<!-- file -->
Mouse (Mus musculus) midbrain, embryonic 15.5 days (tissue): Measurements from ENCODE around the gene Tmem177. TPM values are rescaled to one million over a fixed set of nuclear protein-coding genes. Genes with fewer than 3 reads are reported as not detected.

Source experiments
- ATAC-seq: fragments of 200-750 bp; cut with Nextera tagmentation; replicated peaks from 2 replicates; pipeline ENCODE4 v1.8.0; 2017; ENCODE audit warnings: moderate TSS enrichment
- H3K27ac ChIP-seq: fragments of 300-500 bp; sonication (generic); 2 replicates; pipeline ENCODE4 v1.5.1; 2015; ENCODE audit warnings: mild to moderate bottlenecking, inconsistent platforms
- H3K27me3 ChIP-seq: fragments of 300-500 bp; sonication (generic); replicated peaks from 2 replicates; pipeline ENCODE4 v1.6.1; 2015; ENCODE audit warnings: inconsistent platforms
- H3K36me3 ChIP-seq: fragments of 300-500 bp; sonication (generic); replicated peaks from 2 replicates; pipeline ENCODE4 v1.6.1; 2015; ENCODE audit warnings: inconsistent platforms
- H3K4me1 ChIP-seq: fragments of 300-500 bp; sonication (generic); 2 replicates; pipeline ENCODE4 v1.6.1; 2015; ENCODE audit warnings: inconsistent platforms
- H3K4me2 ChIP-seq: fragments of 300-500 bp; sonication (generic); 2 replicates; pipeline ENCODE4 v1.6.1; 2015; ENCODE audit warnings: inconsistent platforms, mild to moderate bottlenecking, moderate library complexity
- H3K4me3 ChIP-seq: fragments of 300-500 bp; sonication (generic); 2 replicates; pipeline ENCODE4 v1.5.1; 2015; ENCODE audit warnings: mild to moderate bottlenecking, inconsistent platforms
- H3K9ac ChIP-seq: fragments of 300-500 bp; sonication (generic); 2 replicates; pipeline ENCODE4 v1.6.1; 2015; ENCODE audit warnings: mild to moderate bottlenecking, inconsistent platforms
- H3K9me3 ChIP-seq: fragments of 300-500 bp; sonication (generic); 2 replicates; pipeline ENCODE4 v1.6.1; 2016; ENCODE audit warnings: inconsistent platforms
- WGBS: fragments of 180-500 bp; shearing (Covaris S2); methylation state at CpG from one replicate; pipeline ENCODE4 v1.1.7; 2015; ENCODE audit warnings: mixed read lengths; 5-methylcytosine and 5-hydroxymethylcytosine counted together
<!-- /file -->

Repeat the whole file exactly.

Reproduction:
Mouse (Mus musculus) midbrain, embryonic 15.5 days (tissue): Measurements from ENCODE around the gene Tmem177. TPM values are rescaled to one million over a fixed set of nuclear protein-coding genes. Genes with fewer than 3 reads are reported as not detected.

Source experiments
- ATAC-seq: fragments of 200-750 bp; cut with Nextera tagmentation; replicated peaks from 2 replicates; pipeline ENCODE4 v1.8.0; 2017; ENCODE audit warnings: moderate TSS enrichment
- H3K27ac ChIP-seq: fragments of 300-500 bp; sonication (generic); 2 replicates; pipeline ENCODE4 v1.5.1; 2015; ENCODE audit warnings: mild to moderate bottlenecking, inconsistent platforms
- H3K27me3 ChIP-seq: fragments of 300-500 bp; sonication (generic); replicated peaks from 2 replicates; pipeline ENCODE4 v1.6.1; 2015; ENCODE audit warnings: inconsistent platforms
- H3K36me3 ChIP-seq: fragments of 300-500 bp; sonication (generic); replicated peaks from 2 replicates; pipeline ENCODE4 v1.6.1; 2015; ENCODE audit warnings: inconsistent platforms
- H3K4me1 ChIP-seq: fragments of 300-500 bp; sonication (generic); 2 replicates; pipeline ENCODE4 v1.6.1; 2015; ENCODE audit warnings: inconsistent platforms
- H3K4me2 ChIP-seq: fragments of 300-500 bp; sonication (generic); 2 replicates; pipeline ENCODE4 v1.6.1; 2015; ENCODE audit warnings: inconsistent platforms, mild to moderate bottlenecking, moderate library complexity
- H3K4me3 ChIP-seq: fragments of 300-500 bp; sonication (generic); 2 replicates; pipeline ENCODE4 v1.5.1; 2015; ENCODE audit warnings: mild to moderate bottlenecking, inconsistent platforms
- H3K9ac ChIP-seq: fragments of 300-500 bp; sonication (generic); 2 replicates; pipeline ENCODE4 v1.6.1; 2015; ENCODE audit warnings: mild to moderate bottlenecking, inconsistent platforms
- H3K9me3 ChIP-seq: fragments of 300-500 bp; sonication (generic); 2 replicates; pipeline ENCODE4 v1.6.1; 2016; ENCODE audit warnings: inconsistent platforms
- WGBS: fragments of 180-500 bp; shearing (Covaris S2); methylation state at CpG from one replicate; pipeline ENCODE4 v1.1.7; 2015; ENCODE audit warnings: mixed read lengths; 5-methylcytosine and 5-hydroxymethylcytosine counted together